When it comes to interaction with the HomePod, Siri is a mixed bag. I can see why people would get frustrated with it, or possibly with any speech control system. Most of the time it plays what I ask for, but with so many mixes of songs, it can easily play a version of what you asked for, but not THE version you were after. For example I asked it for “Duel of the Fates by John Williams”, from the Star Wars soundtrack, as this is a strong classical piece and tests the speakers nicely! But John Williams is not the artist, he is the composer and so Siri did not seem to understand and played other tracks with “Duels” and “Fates” in the title. It got there when I asked for “Star Wars Duel of the Fates” and so there is a bit of adjusting involved where you adapt to Siri, possibly even more than Siri adapts to you. Overall my interaction makes me feel it is adequate to good, if not by any means perfect. Sometimes I reach for my iPhone and just Airplay sound to the HomePod, simply because I can’t think of the name of the track I want and find it easier to browse on my phone screen. There is also an element of not wanting to speak out loud to it- I find tapping on the phone easier. So I probably use Siri 50% of the time to start music and AirPlay the other 50%.

But I now regularly ask Siri for a playlist which I have setup in Apple Music and off it goes- perfect each time. My kids have had fun asking for songs and they too know how to ask, adapting the structure of their sentences to gain better accuracy. It is like Siri has rules for manners- you must ask the right way.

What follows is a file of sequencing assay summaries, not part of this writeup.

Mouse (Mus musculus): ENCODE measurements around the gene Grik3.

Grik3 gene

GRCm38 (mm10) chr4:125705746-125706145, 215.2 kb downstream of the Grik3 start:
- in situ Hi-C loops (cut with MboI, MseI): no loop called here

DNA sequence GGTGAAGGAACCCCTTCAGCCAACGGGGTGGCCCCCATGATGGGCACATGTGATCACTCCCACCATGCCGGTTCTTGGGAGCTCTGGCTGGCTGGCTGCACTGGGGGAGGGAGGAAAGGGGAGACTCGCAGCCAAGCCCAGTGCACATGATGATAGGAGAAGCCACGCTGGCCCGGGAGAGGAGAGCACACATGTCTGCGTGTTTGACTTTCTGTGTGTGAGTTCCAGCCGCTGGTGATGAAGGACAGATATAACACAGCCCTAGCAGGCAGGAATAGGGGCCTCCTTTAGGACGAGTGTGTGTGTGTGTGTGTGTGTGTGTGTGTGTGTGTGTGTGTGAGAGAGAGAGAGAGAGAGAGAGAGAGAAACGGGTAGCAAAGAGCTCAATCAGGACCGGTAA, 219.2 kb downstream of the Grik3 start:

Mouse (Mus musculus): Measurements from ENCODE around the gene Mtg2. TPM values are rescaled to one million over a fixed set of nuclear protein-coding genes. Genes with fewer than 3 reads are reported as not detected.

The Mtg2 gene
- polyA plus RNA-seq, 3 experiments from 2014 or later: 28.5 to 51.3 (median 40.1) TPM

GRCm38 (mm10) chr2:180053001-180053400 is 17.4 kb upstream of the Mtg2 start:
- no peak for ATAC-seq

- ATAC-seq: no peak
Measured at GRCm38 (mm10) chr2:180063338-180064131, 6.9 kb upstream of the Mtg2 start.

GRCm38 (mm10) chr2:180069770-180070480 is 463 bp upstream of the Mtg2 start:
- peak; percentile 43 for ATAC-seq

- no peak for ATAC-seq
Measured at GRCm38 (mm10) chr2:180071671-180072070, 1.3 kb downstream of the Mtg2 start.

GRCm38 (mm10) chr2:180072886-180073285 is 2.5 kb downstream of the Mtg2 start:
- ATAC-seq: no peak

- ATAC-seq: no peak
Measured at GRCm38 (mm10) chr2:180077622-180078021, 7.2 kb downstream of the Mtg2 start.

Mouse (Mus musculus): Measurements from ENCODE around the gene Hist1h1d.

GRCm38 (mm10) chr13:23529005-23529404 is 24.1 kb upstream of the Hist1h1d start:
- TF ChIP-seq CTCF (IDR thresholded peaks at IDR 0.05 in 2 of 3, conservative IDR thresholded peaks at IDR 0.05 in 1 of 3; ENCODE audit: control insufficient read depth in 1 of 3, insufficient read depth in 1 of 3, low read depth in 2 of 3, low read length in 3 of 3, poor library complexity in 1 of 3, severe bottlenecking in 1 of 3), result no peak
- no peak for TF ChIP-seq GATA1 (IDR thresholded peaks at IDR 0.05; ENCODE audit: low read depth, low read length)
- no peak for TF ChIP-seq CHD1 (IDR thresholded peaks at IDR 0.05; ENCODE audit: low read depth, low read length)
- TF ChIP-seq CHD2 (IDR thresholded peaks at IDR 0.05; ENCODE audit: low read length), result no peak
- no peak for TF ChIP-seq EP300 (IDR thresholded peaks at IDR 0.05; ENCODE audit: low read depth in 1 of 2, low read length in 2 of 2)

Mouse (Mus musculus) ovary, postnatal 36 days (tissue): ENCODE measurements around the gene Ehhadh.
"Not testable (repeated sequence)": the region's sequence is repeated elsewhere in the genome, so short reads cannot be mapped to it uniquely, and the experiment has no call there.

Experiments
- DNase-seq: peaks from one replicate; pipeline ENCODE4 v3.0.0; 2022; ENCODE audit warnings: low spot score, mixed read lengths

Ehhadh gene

It does also have some nice touches- asking for the news headlines gives a BBC news summary for the day, which is a handy way to get up to date when arrriving home. The ability to ask Siri to set a timer is invaluable in the kitchen and items such as weather reports are nice touches, if things I use quite infrequently.

Lastly, the microphone in the HomePod does an amazing job in recognising speech despite the din! I can have the cooker extractor fan on next to the HomePod, with the kids chatting away, and Siri will still be able to recognise my “Hey Siri” request and interpret the instructions through the noise. Same for music; if a track is playing I can speak to Siri to change to a new song and it recognises my instruction as if the room was silent.

Overall the HomePod is pricey, but not too pricey for a great equality speaker. It matches my expectations and exceeds them in terms of sound and microphone recognition. The accuracy of its responses will change over time as Apple updates its systems as there is room for improvement there. But overall I am pleased with my purchase and it is a nice addition to my home